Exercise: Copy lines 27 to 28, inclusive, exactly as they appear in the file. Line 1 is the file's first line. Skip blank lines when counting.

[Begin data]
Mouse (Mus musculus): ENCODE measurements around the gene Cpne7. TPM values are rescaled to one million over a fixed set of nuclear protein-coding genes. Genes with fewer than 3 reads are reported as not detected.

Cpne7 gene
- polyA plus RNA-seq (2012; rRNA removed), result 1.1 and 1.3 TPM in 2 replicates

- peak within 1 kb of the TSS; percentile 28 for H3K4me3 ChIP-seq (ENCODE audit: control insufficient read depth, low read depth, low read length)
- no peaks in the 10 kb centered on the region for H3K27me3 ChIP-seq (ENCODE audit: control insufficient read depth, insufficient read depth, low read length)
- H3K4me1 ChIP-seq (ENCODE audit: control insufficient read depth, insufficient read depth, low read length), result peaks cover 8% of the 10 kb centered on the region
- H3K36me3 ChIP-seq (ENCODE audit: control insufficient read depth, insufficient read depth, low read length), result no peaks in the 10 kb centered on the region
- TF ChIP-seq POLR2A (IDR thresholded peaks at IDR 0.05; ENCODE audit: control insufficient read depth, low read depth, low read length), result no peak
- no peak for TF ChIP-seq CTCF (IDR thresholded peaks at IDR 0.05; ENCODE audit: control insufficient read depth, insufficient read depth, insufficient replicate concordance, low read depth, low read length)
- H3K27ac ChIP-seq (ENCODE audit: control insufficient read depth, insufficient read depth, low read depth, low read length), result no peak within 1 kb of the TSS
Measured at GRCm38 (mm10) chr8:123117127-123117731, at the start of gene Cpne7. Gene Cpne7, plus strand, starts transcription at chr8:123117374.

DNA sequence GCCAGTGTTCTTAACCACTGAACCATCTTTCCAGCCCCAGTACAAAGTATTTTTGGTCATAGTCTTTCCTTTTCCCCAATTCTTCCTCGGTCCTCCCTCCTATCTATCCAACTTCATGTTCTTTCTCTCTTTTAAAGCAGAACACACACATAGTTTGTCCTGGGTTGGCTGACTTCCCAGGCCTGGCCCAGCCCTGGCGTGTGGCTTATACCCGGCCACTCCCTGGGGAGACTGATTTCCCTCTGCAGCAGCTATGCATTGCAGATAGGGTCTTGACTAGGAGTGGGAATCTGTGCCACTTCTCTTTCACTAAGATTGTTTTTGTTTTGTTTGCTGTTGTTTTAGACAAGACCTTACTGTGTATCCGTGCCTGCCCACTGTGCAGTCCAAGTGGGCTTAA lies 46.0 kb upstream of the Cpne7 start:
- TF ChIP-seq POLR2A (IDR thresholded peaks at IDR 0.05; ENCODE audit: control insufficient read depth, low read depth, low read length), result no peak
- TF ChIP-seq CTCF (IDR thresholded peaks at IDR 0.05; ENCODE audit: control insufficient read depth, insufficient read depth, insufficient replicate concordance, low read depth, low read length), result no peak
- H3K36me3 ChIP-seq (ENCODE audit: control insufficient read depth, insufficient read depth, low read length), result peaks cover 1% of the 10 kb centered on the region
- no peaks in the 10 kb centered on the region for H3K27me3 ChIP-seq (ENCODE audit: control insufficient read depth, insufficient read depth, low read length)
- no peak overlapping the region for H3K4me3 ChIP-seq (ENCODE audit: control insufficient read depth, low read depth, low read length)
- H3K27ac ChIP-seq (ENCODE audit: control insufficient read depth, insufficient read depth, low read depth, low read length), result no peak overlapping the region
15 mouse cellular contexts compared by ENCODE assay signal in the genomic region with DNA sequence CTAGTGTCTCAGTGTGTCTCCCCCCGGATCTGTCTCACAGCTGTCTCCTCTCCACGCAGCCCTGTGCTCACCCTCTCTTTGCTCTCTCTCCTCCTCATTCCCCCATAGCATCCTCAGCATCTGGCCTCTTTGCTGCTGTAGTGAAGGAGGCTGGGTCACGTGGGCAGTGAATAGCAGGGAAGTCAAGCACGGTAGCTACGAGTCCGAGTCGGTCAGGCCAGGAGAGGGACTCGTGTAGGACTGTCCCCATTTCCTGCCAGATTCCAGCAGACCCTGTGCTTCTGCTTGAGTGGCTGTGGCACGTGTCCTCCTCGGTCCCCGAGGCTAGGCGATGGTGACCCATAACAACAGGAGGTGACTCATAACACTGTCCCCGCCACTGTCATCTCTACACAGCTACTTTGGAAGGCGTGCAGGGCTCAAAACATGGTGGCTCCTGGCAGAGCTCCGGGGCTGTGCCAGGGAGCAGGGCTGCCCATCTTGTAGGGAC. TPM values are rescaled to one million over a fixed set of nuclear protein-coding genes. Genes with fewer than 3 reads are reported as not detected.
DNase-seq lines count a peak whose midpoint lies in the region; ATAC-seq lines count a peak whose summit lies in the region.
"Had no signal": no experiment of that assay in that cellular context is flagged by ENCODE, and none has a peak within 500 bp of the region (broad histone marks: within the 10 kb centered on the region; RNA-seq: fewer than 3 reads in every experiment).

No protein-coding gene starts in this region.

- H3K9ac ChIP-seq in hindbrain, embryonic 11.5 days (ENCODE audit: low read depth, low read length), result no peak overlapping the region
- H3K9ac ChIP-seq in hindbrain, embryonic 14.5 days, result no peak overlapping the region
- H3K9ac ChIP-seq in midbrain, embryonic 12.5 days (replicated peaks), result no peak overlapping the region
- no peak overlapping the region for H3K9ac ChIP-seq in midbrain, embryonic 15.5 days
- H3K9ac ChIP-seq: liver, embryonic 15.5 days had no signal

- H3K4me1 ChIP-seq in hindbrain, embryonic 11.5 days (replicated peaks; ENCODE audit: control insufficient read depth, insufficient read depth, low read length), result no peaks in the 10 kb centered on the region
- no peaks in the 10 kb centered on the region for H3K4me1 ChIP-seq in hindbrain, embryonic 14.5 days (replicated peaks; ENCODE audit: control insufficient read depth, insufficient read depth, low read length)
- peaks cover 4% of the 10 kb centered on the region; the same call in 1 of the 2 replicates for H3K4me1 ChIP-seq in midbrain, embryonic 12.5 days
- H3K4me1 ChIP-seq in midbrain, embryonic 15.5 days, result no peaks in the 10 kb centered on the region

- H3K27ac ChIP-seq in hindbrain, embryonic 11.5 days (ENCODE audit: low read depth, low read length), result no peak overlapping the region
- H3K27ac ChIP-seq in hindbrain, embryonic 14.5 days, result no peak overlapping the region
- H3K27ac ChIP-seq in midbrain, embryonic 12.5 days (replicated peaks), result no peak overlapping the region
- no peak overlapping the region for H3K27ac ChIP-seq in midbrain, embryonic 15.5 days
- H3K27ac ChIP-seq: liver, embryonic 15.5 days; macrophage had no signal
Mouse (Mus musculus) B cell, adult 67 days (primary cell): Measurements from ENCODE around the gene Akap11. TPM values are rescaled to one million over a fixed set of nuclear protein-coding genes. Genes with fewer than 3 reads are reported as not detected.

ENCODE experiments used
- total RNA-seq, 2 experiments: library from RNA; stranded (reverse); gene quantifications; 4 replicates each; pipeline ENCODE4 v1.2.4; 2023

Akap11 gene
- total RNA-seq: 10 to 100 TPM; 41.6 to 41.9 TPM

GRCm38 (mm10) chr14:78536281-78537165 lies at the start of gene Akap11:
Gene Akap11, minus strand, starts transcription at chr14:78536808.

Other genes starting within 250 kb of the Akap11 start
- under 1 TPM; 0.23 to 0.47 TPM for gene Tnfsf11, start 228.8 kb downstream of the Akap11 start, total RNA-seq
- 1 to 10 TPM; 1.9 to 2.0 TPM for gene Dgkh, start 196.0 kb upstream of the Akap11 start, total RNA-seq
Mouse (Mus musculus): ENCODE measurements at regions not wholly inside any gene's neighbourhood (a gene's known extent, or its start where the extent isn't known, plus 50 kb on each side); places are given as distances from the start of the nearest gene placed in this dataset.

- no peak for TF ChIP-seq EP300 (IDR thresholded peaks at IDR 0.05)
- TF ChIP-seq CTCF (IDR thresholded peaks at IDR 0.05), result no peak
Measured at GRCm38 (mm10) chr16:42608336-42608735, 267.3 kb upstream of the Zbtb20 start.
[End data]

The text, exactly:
- H3K9ac ChIP-seq: liver, embryonic 15.5 days had no signal

- H3K4me1 ChIP-seq in hindbrain, embryonic 11.5 days (replicated peaks; ENCODE audit: control insufficient read depth, insufficient read depth, low read length), result no peaks in the 10 kb centered on the region